Building relationships with key industry stakeholders will be instrumental to CMIC in its efforts towards securing Canada’s role as a leader in research
and innovation. One such relationship, with the Oil Sands Tailings Consortium, will extend CMIC’s reach even further and has the potential of helping with
the advancement of its own Tailings Management Initiative.
Collaboration on R&D efforts
Canadian Natural Resources, Imperial Oil, Shell Canada, Suncor Energy, Syncrude Canada, Teck Resources and Total E&P Canada recently announced that
they will partner in a unified effort to advance tailings management. This collaboration reflects the companies’ commitment towards operating in a socially
and environmentally responsible manner and responds to the Alberta government’s policy to affect the timely reclamation of tailings.
The consortium’s efforts will foster innovation and collaboration in R&D relating to tailings. “The issue is not whether we can manage tailings; the
issue is whether we can do it better,” says John Broadhurst, vice-president of Shell’s Oil Sands Development. “We believe that this relationship is a key
step towards tailings solutions that will allow us to accelerate the pace of reclamation using the most advanced environmental measures.”
Each company has pledged to share its existing tailings research and technology and to remove any barriers that would hinder collaborating on future
R&D efforts. The joining of forces and sharing of scientific expertise by these industry giants has the potential to produce greater results more
quickly. The companies have agreed to the following core principles to guide the actions of the research collaboration:
• Make tailings technical information more broadly available to industry members, academia, regulators and others interested in collaborating on tailings
• Collaborate on tailings-related R&D and technology with companies outside the consortium as well as with research agencies.
• Eliminate monetary and intellectual property barriers to the use of knowledge and methods related to tailings technology and R&D.
• Work to develop an appropriate framework whereby tailings information is organized, verified through peer review and kept current.
“This is a tremendously positive step for research into improved technology for managing tailings,” says David Lynch, Dean of the Faculty of Engineering at
the University of Alberta. “These companies are to be congratulated for their foresight and willingness to work together in this way.”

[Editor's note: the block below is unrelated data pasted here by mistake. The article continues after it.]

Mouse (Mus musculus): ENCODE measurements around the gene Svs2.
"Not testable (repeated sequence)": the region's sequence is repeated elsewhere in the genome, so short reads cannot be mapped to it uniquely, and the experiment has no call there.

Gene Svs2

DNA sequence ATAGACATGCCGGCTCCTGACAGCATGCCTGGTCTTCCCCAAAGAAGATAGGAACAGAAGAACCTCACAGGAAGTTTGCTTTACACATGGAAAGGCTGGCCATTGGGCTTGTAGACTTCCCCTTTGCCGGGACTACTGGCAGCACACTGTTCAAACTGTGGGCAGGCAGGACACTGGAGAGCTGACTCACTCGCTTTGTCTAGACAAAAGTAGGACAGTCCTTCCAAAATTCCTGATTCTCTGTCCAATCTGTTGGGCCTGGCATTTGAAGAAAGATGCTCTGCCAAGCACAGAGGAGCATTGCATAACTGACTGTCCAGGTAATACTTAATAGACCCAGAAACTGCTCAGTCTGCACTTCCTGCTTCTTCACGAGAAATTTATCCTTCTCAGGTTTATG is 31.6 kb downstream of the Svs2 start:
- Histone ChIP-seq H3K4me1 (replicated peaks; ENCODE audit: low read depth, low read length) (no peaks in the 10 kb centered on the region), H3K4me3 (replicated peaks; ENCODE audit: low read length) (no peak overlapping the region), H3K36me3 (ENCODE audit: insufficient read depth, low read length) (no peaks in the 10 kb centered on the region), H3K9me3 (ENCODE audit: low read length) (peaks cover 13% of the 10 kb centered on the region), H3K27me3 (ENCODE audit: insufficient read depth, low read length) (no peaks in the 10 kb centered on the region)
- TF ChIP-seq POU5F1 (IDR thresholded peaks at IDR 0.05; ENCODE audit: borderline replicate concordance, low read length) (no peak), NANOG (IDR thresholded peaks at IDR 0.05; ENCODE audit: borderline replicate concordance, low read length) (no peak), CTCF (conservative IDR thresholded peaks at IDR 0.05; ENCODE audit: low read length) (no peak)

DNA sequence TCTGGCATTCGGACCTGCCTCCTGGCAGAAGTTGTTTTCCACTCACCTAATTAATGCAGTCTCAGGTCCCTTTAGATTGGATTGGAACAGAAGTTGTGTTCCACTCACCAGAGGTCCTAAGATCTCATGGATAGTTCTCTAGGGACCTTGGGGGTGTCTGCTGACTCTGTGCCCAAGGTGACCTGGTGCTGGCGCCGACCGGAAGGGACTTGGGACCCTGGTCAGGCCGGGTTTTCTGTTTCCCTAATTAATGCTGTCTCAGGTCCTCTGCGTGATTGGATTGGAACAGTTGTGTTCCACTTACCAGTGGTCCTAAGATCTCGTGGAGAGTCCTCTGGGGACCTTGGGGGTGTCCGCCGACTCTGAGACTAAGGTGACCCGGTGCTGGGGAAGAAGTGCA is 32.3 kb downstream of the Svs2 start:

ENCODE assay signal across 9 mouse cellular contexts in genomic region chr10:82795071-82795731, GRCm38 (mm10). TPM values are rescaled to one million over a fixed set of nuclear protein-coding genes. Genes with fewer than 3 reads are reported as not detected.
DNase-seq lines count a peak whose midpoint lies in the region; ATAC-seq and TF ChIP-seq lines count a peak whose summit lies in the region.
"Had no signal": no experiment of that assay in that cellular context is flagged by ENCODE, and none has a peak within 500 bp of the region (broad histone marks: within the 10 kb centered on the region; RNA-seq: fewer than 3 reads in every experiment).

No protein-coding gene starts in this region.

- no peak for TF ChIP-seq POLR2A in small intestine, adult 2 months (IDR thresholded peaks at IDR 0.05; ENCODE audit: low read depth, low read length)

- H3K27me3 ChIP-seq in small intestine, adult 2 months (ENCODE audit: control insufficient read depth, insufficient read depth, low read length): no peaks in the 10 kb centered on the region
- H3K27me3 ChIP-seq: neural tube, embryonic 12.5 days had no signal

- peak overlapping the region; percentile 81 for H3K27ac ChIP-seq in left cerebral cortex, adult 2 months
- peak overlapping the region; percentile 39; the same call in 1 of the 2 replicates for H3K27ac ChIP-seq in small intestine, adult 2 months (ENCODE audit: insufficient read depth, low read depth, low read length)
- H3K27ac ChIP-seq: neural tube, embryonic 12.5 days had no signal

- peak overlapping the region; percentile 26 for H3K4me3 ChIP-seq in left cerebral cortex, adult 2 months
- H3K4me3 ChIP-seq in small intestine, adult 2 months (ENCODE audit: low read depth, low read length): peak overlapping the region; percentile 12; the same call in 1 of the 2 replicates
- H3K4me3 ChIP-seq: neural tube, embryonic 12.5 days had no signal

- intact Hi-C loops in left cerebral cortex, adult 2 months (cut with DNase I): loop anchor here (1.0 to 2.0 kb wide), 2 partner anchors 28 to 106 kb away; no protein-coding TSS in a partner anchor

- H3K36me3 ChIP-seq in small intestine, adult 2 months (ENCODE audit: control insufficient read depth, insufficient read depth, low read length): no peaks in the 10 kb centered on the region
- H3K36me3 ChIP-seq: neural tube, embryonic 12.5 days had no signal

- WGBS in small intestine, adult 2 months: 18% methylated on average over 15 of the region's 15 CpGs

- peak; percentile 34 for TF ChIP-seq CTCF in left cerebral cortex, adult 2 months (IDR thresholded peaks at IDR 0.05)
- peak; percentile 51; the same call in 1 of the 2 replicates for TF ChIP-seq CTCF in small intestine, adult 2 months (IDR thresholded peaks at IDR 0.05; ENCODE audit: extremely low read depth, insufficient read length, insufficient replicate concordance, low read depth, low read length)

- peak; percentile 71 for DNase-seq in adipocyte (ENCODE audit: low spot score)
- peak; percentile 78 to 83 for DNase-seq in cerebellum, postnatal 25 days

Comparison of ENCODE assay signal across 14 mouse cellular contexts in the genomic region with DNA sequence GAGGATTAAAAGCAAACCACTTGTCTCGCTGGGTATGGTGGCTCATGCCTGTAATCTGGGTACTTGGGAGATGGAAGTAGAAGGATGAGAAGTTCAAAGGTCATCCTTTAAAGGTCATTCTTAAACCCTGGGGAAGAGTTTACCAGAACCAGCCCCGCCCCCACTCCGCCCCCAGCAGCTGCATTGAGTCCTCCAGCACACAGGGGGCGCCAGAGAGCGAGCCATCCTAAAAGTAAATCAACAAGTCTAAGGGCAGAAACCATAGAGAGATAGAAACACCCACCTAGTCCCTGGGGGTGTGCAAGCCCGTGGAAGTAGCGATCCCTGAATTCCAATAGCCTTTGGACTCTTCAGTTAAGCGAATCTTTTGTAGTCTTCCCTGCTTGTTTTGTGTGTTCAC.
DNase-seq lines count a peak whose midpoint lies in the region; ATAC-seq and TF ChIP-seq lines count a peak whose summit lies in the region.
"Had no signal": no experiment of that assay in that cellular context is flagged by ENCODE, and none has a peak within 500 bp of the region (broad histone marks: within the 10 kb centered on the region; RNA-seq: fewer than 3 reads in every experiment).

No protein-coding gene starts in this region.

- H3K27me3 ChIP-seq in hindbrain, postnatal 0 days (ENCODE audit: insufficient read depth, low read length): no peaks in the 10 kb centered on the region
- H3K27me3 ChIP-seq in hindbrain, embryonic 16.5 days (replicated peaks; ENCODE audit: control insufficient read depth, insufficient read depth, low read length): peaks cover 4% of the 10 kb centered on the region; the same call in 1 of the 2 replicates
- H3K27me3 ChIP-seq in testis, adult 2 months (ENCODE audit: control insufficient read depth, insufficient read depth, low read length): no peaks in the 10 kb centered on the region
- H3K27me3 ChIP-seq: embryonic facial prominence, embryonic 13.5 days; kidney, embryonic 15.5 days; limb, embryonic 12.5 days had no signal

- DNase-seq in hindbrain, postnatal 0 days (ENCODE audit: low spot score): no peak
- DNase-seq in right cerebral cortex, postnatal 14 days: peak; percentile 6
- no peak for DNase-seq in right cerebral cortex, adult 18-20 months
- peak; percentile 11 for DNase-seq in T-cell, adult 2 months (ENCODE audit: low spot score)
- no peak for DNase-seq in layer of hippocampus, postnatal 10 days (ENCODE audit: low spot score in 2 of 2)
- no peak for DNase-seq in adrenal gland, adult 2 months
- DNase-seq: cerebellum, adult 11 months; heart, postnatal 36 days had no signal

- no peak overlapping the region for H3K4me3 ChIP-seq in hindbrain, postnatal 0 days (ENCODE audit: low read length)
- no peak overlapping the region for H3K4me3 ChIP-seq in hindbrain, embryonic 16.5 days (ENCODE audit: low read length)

Existing tailings research and development will serve as the knowledge base for the collaboration, and research objectives are planned to be finalized
early this year. Further information can be obtained through Sean Beardow at firstname.lastname@example.org.
Other research initiatives moving ahead
CMIC is focusing on six major initiatives, all of which are in various stages of development. These large, multi-year, multi-partner programs centre on
exploration, mining (mineral extraction), mineral processing, green mining (environment), tailings and energy. Each initiative is driven by an industry
champion and committee tasked with keeping a strong focus on the need for innovative technology to support a profitable, safe and environmentally
responsible industry. This strong support is critical to the success of the CMIC initiatives.
CMIC’s Exploration Innovation Consortium has recently defined its major research themes. For deep, mature camps, the consortium will address
multidisciplinary exploration footprints (deposit); “deep mapping” techniques to unravel deep 3D geology in mature camps; and the development of robust and
reliable down-hole data collection that is delivered in real time. For remote and covered deposits, it will focus on multidisciplinary terrain footprints
(regional); mapping through cover, data integration and cover mapping; detection thresholds of key characteristics (data density); and secondary dispersion
mechanisms, tools and techniques.
The mining and processing initiatives have recently identified champions who are now in the process of building their respective committees for their
• Mining Initiatives: Alex Henderson, general manager of mining and milling technology, Vale
• Processing Initiative: Rob Henderson, vice-president of technology, Kinross
Not quite as advanced as the others, the Energy Efficiency Initiative is in the process of discussing a potential champion with one of our member
companies, and the Environmental Management and Tailings Management initiatives have yet to identify champions, but they are actively pursuing potential
candidates for these positions.
CMIC anticipates that all of its initiative committees will be in place and active within the next several months and working to define the long-term
R&D needs of the industry.
For further information on CMIC or its initiatives, contact Michel Plouffe at email@example.com.
Tom Hynes has worked in the uranium and base metals industries, and has been a provincial regulator and a federal government research manager. He is the executive director of the Canada Mining Innovation Council.